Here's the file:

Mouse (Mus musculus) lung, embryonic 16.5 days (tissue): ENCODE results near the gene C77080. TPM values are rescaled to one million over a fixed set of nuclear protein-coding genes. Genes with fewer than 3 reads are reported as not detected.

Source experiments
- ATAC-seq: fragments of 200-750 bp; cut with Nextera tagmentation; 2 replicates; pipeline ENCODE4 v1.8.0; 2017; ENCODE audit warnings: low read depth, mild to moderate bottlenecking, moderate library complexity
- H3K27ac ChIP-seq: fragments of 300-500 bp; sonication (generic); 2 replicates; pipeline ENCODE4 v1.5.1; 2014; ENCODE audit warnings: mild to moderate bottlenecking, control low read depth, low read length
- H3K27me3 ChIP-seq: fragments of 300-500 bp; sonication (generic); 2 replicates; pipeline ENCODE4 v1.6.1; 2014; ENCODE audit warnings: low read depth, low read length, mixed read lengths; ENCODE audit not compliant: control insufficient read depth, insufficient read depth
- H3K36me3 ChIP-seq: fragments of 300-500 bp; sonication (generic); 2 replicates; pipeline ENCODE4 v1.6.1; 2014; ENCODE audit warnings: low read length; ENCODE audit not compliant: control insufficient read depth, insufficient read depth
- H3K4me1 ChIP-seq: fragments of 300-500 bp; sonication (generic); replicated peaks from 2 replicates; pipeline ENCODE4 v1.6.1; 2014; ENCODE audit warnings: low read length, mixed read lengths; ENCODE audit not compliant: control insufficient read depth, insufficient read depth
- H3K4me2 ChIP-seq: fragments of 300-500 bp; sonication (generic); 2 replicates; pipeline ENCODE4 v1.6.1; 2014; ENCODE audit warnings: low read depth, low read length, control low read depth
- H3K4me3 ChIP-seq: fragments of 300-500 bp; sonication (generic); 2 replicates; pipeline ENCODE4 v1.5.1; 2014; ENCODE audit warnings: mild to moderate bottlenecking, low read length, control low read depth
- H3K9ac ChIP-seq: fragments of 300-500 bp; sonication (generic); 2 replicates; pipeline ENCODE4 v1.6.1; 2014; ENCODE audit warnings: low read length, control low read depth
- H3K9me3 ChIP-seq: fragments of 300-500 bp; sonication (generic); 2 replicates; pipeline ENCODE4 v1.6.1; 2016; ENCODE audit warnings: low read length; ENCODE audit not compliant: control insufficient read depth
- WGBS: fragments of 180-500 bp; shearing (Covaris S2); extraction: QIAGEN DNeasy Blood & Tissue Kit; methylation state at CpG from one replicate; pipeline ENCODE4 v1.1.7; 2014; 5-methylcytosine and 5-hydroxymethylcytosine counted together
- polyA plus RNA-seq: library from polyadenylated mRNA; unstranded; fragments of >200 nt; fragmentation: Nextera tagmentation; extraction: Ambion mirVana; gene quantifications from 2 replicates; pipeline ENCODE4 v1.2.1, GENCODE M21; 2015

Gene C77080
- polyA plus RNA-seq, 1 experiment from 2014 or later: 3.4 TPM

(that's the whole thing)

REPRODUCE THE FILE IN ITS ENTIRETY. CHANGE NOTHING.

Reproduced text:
Mouse (Mus musculus) lung, embryonic 16.5 days (tissue): ENCODE results near the gene C77080. TPM values are rescaled to one million over a fixed set of nuclear protein-coding genes. Genes with fewer than 3 reads are reported as not detected.

Source experiments
- ATAC-seq: fragments of 200-750 bp; cut with Nextera tagmentation; 2 replicates; pipeline ENCODE4 v1.8.0; 2017; ENCODE audit warnings: low read depth, mild to moderate bottlenecking, moderate library complexity
- H3K27ac ChIP-seq: fragments of 300-500 bp; sonication (generic); 2 replicates; pipeline ENCODE4 v1.5.1; 2014; ENCODE audit warnings: mild to moderate bottlenecking, control low read depth, low read length
- H3K27me3 ChIP-seq: fragments of 300-500 bp; sonication (generic); 2 replicates; pipeline ENCODE4 v1.6.1; 2014; ENCODE audit warnings: low read depth, low read length, mixed read lengths; ENCODE audit not compliant: control insufficient read depth, insufficient read depth
- H3K36me3 ChIP-seq: fragments of 300-500 bp; sonication (generic); 2 replicates; pipeline ENCODE4 v1.6.1; 2014; ENCODE audit warnings: low read length; ENCODE audit not compliant: control insufficient read depth, insufficient read depth
- H3K4me1 ChIP-seq: fragments of 300-500 bp; sonication (generic); replicated peaks from 2 replicates; pipeline ENCODE4 v1.6.1; 2014; ENCODE audit warnings: low read length, mixed read lengths; ENCODE audit not compliant: control insufficient read depth, insufficient read depth
- H3K4me2 ChIP-seq: fragments of 300-500 bp; sonication (generic); 2 replicates; pipeline ENCODE4 v1.6.1; 2014; ENCODE audit warnings: low read depth, low read length, control low read depth
- H3K4me3 ChIP-seq: fragments of 300-500 bp; sonication (generic); 2 replicates; pipeline ENCODE4 v1.5.1; 2014; ENCODE audit warnings: mild to moderate bottlenecking, low read length, control low read depth
- H3K9ac ChIP-seq: fragments of 300-500 bp; sonication (generic); 2 replicates; pipeline ENCODE4 v1.6.1; 2014; ENCODE audit warnings: low read length, control low read depth
- H3K9me3 ChIP-seq: fragments of 300-500 bp; sonication (generic); 2 replicates; pipeline ENCODE4 v1.6.1; 2016; ENCODE audit warnings: low read length; ENCODE audit not compliant: control insufficient read depth
- WGBS: fragments of 180-500 bp; shearing (Covaris S2); extraction: QIAGEN DNeasy Blood & Tissue Kit; methylation state at CpG from one replicate; pipeline ENCODE4 v1.1.7; 2014; 5-methylcytosine and 5-hydroxymethylcytosine counted together
- polyA plus RNA-seq: library from polyadenylated mRNA; unstranded; fragments of >200 nt; fragmentation: Nextera tagmentation; extraction: Ambion mirVana; gene quantifications from 2 replicates; pipeline ENCODE4 v1.2.1, GENCODE M21; 2015

Gene C77080
- polyA plus RNA-seq, 1 experiment from 2014 or later: 3.4 TPM